|The conference seeks original research papers in all areas of
computational complexity theory. We also encourage results from other areas of computer
science and mathematics motivated by topics in complexity theory.
The following list of possible topics is not exhaustive:
A submission must be received by November 27th, 2002, 23:59 EST, for consideration. The paper should not exceed 10 pages. See submission instructions on the next page.
Authors of accepted papers are expected to present their work at the conference. The program committee will determine time allocations for presentations (between 15 and 45 minutes). Conference proceedings will be published by the IEEE Computer Society. Publication in the conference proceedings does not preclude subsequent journal publication.
You may also contact the publicity chair:
Submissions to other conferences
Abstract material which has been previously published in another conference proceedings or journal or which is simultaneously submitted to another conference with published proceedings may not be submitted to Computational Complexity 2003 and will not be considered for acceptance. Authors are encouraged to submit their papers to the Electronic Colloquium on Computational Complexity.
The conference has imposed a firm limitation of ten pages (in 11 point or larger fonts) on submissions. The ten-page limit excludes the following: cover page, bibliography, and technical appendices. Submissions deviating from these guidelines risk summary rejection. In your abstract (i) explain what the paper's major contributions are, (ii) convey why these contributions are interesting, and (iii) tell how these contributions relate to prior work. Use appendices to substantiate your major technical results.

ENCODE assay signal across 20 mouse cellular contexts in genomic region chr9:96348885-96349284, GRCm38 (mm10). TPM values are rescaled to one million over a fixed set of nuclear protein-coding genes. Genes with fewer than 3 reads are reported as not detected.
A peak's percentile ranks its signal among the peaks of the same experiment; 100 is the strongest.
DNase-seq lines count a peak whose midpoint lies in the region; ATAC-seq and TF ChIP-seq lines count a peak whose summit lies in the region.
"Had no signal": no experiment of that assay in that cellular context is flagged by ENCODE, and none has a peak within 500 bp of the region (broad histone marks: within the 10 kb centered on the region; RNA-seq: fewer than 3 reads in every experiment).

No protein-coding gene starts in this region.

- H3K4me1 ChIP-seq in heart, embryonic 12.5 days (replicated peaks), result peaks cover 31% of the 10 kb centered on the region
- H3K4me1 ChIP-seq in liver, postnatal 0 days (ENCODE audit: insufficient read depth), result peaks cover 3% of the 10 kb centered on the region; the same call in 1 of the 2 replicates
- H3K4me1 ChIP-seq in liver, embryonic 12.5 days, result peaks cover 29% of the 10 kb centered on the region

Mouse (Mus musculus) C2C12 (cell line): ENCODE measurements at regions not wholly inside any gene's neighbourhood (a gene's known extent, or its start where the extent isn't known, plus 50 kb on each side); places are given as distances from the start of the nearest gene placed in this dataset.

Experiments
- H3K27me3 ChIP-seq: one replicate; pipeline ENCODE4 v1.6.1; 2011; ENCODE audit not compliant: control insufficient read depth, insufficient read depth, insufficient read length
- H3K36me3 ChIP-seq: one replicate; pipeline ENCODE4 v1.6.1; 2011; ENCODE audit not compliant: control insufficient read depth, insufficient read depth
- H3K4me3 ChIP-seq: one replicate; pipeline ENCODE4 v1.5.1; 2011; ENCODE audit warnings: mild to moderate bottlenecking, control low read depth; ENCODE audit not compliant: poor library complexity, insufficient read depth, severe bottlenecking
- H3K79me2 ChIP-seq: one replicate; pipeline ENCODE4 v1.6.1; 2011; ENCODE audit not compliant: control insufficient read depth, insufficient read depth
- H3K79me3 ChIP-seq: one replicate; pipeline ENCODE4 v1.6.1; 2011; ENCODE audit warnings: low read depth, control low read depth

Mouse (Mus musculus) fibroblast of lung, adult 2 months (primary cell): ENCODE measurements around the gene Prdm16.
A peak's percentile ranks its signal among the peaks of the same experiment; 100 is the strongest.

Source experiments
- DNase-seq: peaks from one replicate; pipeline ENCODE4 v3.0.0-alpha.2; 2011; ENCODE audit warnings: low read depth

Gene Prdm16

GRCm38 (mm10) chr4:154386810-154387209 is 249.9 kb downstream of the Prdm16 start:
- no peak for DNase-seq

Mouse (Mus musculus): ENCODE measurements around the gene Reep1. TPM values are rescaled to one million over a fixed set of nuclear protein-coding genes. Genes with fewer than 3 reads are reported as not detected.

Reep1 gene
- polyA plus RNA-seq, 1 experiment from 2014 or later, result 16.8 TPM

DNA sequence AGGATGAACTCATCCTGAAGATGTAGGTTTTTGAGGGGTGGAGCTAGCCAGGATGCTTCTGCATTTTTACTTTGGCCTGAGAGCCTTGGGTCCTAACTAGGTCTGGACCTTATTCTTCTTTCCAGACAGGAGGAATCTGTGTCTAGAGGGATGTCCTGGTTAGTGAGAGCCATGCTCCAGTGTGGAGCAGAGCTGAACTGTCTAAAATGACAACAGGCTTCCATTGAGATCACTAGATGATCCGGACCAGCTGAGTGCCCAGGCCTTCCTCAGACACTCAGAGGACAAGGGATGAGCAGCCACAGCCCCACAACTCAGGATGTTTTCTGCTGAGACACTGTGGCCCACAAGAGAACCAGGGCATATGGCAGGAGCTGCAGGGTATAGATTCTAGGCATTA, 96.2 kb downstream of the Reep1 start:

Authors with no access to electronic submissions please contact the program committee chair by e-mail to Harry.Buhrman@cwi.nl, by telephone at +31-20-5924076, or by mail to
The instructions for final copies will be communicated to authors of accepted papers.
|Ron Book Prize for Best Student Paper
This award will be given to the best paper written solely by one or more students. An abstract is eligible if all authors are full-time students at the time of submission. This should be indicated in the submission registration message or cover letter. The program committee may decline to make the award or may split it among several papers.
Best Paper Award
This award will be given to the best paper submitted to the conference. This will be awarded by the program committee. The program committee may decline to make the award or may split it among several papers.
Special Kolmogorov Session
On Sunday, July 6th, a one-day session in honor of the 100th anniversary of the birth of A. N. Kolmogorov will be held in Aarhus. The session is titled "Complexity, Information, and Randomness: The Legacy of Andrei Kolmogorov.'' All who are attending the conference are welcome and encouraged to come.
In conjunction with the conference, contributed short research abstracts will be collected and will be made available a few days before the conference. Attendance at the conference is not required to submit an abstract. For more details, check the conference web site or contact the abstracts editor:
The Conference Site
The conference will take place at the University of Aarhus. The city of Aarhus (Århus) is located on the eastern shore of the Jutland peninsula and is the second largest city in Denmark with approximately 280,000 inhabitants (including suburbs). Aarhus is both a metropolis and a village: it offers cultural activities, shopping, and commerce, but still the countryside is reachable within twenty minutes from the city centre. Aarhus is served by Aarhus and Billund airports and can also be reached by train from Copenhagen or Hamburg.
The University of Aarhus is the second largest university in Denmark. In 2000, the number of students was approximately 21,000.
Further information about Aarhus can be found at http://www.brics.dk/TravelInf/Aarhus/index.html.